Looking for Trouble: Will Lawmakers Beef Up Drilling Inspections?
NPR | Dave Fehling
December 18, 2012
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Chances may be better this time around that the Texas legislature might actually strengthen regulation of oil and gas drilling by the Texas Railroad Commission.
“I think there’s more and more consensus on what needs to happen at the Railroad Commission,” says Royce Poinsett. He’s a lawyer with Baker Botts and a lobbyist for the oil and gas industry.
Part of the reason is oil and gas drilling is getting far more public scrutiny. There’s even a Matt Damon movie now bringing attention to the hydraulic fracturing technique that’s behind a massive surge in oil and gas drilling.
“Aside from perhaps higher penalties, I think what everyone agrees is that the Railroad Commission is simply not given enough resources. It’s been underfunded for decades,” Poinsett told StateImpact.
How Many Inspectors is Enough?
Since 2003, the number of wells monitored by the Texas Railroad Commission (RRC) increased by 42,000 to a total statewide of nearly 400,000 active and inactive wells.
To monitor all those wells, the RRC says it has 97 full time oil and gas inspectors plus 55 additional staff to help out.
But despite the12 percent increase in total wells to be monitored, the number of inspections performed was up only 3 percent (comparing 2003 with 2012) according to data in the RRC’S “Strategic Plan.”
Does this mean the RRC inspections are not keeping up?
No, according to Ramona Nye, a spokesperson for the RRC.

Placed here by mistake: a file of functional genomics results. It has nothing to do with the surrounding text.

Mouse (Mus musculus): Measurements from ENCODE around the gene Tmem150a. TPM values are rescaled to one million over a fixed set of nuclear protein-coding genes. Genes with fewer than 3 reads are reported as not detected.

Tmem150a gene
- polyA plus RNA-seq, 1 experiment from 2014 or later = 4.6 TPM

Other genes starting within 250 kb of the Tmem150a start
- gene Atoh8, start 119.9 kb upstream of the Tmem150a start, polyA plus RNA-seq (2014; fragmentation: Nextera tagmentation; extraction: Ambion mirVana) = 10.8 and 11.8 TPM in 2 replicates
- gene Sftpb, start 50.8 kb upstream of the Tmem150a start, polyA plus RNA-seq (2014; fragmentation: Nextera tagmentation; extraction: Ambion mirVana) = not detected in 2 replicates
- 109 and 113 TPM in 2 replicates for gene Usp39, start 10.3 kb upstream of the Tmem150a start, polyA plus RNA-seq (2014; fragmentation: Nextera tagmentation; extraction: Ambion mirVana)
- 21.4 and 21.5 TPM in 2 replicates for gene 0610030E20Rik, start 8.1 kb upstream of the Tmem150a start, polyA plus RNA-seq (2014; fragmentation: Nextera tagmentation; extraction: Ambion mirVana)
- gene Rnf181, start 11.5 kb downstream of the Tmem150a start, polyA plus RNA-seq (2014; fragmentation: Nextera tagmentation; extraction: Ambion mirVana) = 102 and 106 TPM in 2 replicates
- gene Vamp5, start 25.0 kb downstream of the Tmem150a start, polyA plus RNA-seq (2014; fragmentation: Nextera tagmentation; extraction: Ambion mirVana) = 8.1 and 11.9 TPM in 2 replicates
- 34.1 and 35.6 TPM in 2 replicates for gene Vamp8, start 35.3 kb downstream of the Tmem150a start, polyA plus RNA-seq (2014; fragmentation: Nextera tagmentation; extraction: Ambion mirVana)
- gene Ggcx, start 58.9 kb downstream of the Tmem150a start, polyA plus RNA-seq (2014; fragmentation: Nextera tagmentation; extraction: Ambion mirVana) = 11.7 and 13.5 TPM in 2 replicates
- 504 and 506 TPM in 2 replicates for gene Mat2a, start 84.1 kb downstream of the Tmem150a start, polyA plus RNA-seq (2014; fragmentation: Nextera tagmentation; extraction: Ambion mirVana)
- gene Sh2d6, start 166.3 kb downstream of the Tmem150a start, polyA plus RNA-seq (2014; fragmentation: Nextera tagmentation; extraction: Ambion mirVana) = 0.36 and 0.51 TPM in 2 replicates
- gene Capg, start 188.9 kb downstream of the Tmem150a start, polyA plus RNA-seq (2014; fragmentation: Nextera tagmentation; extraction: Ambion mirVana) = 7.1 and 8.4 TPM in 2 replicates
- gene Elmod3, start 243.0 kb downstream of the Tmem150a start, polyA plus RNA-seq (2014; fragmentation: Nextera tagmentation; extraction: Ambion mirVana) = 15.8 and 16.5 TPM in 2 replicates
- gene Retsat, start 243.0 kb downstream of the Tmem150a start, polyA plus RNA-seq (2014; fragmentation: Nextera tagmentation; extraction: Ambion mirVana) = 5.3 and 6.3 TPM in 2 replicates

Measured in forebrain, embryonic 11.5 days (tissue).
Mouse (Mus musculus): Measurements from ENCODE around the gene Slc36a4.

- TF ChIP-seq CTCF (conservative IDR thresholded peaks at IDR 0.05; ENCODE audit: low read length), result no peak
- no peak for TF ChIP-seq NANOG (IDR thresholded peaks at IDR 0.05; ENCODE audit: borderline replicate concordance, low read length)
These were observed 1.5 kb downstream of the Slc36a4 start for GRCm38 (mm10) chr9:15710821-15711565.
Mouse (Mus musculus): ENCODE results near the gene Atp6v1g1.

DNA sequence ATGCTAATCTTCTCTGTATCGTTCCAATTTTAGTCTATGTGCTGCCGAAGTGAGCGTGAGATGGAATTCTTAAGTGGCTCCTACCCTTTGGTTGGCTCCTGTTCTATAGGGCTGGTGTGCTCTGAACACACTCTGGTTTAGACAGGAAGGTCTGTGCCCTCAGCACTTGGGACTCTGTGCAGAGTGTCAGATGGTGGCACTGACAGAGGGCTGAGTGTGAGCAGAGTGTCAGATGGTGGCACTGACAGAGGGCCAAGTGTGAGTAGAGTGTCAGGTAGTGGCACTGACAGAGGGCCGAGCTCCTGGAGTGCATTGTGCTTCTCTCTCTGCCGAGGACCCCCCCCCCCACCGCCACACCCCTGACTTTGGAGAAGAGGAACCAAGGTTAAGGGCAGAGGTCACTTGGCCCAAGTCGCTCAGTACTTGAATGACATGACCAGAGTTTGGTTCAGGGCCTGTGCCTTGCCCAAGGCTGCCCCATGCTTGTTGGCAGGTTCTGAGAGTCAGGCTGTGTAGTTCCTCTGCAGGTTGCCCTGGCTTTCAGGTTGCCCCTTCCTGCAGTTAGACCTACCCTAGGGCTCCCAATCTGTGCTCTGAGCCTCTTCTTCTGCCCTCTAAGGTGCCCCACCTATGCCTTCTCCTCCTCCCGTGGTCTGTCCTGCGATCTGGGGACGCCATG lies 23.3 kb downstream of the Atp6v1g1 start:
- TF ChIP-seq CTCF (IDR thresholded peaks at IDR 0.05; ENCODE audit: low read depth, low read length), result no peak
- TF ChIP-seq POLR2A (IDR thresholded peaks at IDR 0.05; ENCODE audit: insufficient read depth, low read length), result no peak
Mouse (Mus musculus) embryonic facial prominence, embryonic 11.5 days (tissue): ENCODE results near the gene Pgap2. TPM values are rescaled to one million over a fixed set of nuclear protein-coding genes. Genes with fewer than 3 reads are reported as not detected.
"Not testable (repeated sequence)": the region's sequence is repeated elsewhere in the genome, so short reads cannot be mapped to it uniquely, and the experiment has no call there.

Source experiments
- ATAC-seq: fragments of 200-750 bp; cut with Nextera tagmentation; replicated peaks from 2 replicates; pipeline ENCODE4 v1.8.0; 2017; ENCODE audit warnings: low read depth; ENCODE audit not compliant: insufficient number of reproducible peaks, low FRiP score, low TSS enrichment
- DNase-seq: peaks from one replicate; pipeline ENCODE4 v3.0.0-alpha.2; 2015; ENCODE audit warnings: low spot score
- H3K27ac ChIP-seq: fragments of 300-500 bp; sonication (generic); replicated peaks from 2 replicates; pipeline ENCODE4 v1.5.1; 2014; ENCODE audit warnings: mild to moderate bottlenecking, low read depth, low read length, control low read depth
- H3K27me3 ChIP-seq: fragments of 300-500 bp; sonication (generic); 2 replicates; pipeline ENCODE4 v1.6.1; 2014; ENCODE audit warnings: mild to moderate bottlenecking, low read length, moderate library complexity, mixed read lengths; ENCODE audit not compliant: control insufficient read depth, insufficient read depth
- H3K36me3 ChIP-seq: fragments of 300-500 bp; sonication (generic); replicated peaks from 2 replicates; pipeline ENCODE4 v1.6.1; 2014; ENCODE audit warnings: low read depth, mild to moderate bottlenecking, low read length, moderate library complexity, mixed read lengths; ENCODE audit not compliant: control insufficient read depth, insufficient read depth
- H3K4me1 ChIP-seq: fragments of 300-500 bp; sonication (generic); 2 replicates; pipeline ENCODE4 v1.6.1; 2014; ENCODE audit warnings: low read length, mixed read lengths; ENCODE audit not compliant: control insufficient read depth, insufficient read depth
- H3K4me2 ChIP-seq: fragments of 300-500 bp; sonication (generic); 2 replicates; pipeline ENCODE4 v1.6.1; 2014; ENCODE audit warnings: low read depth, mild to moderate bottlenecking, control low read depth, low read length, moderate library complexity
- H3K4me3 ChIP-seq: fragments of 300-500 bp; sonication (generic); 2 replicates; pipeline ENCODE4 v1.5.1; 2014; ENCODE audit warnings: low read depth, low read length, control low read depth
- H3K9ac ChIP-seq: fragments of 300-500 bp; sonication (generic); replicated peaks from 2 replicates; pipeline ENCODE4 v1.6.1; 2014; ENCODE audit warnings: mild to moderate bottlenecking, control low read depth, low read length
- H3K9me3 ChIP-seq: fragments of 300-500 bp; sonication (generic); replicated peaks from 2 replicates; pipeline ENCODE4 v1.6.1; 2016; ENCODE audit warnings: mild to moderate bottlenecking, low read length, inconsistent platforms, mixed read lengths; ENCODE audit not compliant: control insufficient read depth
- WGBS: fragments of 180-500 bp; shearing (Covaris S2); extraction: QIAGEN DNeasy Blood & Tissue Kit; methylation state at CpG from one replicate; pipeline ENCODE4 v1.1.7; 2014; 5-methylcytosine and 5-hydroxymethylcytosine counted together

“A growth in drilling activity does not necessarily correlate to a corresponding increase in violations. In fact, our inspectors have been witnessing increased compliance by operators,” wrote Nye in an email to StateImpact.
How Texas Compares
“We thought we’d actually see fewer inspections in Texas than the other states. It turned out to be the opposite,” says Bruce Baizel, an attorney with the environmental watchdog group Earthworks.
Baizel says the group compared inspection data and found Texas was annually checking 51 percent of wells whereas Pennsylvania and Ohio inspected only about 10 percent.
But Baizel says it’s not simply a question of how many wells inspectors check. It’s what happens if they find something wrong. He said Texas stood out for how little it fined violators.
“What you find, particularly in Texas, is the penalties that can be imposed by the state agency are very low, on average it’s about a thousand bucks per penalty,” Baizel told StateImpact. “So if you’ve got a well that’s generating $5 million dollars on average, a $1000 is really a drop in the bucket.”
The RRC’s ‘Unwillingness to Pursue Enforcement’
Another report critical of the RRC’s enforcement of drilling laws comes from right in Austin. The Sunset Advisory Commission, a legislative oversight office that critiques state agencies, found that the RRC brought cases against so few drillers that it was contributing “to a public perception of an unwillingness to pursue enforcement action.”
The RRC has responded to the criticism. In recent months, it has increased penalties and fees. Feedback from RRC staff members indicates the moves have already “raised awareness” among operators, especially smaller companies, that breaking the law will cost them, according to Ramona Nye, the RRC spokesperson.
Texas lawmakers will likely take up the proposals from the Sunset Advisory Commission when their new session begins in January. Previous efforts to beef up the RRC failed in past legislative sessions.